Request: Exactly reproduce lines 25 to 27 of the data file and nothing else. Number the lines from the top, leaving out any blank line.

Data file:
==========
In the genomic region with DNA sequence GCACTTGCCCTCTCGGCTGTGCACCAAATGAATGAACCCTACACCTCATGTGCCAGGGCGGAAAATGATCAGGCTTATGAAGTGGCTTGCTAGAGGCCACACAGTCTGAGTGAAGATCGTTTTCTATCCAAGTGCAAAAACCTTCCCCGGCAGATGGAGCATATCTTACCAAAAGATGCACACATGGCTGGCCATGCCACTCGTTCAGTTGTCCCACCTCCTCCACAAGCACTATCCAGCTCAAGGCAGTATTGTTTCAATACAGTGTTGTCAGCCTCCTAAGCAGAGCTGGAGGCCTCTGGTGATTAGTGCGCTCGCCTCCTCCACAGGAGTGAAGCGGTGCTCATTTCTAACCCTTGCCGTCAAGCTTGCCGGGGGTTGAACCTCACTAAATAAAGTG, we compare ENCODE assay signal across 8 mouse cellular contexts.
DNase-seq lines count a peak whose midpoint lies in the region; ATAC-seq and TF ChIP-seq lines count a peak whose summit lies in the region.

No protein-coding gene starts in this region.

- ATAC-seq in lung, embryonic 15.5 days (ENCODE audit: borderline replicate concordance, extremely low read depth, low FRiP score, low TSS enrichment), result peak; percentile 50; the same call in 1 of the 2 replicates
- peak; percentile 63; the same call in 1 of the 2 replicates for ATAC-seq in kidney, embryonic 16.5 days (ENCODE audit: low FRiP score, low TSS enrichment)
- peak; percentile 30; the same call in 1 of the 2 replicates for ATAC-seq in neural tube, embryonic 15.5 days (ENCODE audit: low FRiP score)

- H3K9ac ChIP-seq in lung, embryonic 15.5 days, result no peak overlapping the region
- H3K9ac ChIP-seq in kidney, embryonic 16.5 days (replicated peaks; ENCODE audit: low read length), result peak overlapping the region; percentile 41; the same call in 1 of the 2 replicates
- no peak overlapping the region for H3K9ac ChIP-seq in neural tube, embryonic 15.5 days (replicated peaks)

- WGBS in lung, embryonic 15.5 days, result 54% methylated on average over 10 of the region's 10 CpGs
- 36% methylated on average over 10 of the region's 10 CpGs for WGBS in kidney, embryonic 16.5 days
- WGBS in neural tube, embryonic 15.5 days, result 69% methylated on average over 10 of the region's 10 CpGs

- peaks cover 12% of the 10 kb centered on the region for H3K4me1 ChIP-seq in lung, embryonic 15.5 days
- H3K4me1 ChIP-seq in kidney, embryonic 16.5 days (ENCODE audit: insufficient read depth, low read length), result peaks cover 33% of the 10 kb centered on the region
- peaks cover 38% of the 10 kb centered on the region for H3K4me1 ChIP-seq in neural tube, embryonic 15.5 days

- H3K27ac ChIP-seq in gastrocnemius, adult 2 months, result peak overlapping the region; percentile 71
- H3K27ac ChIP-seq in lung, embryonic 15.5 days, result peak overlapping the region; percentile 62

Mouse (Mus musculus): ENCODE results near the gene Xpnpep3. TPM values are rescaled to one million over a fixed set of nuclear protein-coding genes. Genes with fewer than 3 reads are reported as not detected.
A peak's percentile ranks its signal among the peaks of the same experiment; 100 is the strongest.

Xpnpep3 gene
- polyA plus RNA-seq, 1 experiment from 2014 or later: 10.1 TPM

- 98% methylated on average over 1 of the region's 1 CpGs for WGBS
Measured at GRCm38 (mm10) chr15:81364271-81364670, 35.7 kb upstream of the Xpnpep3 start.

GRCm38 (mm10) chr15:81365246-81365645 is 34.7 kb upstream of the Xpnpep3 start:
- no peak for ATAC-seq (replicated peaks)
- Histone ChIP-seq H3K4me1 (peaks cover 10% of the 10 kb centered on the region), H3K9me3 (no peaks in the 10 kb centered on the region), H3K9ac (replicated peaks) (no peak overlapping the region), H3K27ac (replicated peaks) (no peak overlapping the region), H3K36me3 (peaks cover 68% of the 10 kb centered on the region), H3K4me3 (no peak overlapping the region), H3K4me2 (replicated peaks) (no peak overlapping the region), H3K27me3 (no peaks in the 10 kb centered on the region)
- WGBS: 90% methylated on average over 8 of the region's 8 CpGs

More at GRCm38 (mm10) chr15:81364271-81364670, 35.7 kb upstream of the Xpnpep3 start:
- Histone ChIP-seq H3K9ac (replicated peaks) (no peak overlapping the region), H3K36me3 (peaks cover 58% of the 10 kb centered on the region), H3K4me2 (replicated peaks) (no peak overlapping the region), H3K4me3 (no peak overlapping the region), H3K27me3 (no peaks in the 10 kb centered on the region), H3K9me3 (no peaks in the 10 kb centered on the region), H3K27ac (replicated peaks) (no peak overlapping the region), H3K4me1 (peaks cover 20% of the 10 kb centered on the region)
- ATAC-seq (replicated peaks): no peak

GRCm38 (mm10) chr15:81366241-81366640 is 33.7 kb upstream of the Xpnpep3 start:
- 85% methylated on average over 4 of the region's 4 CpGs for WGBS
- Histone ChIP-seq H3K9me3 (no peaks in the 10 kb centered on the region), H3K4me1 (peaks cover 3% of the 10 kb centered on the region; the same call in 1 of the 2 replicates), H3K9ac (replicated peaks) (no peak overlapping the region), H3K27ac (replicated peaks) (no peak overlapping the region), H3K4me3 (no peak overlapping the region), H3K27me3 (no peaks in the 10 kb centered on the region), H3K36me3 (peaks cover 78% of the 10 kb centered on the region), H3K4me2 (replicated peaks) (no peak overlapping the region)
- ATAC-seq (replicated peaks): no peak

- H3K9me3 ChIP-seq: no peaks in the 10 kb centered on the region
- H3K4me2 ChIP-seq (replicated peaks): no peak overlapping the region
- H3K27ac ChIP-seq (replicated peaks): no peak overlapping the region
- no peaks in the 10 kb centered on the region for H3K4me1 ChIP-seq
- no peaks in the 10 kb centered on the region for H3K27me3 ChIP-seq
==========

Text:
- no peak for ATAC-seq (replicated peaks)
- Histone ChIP-seq H3K4me1 (peaks cover 10% of the 10 kb centered on the region), H3K9me3 (no peaks in the 10 kb centered on the region), H3K9ac (replicated peaks) (no peak overlapping the region), H3K27ac (replicated peaks) (no peak overlapping the region), H3K36me3 (peaks cover 68% of the 10 kb centered on the region), H3K4me3 (no peak overlapping the region), H3K4me2 (replicated peaks) (no peak overlapping the region), H3K27me3 (no peaks in the 10 kb centered on the region)
- WGBS: 90% methylated on average over 8 of the region's 8 CpGs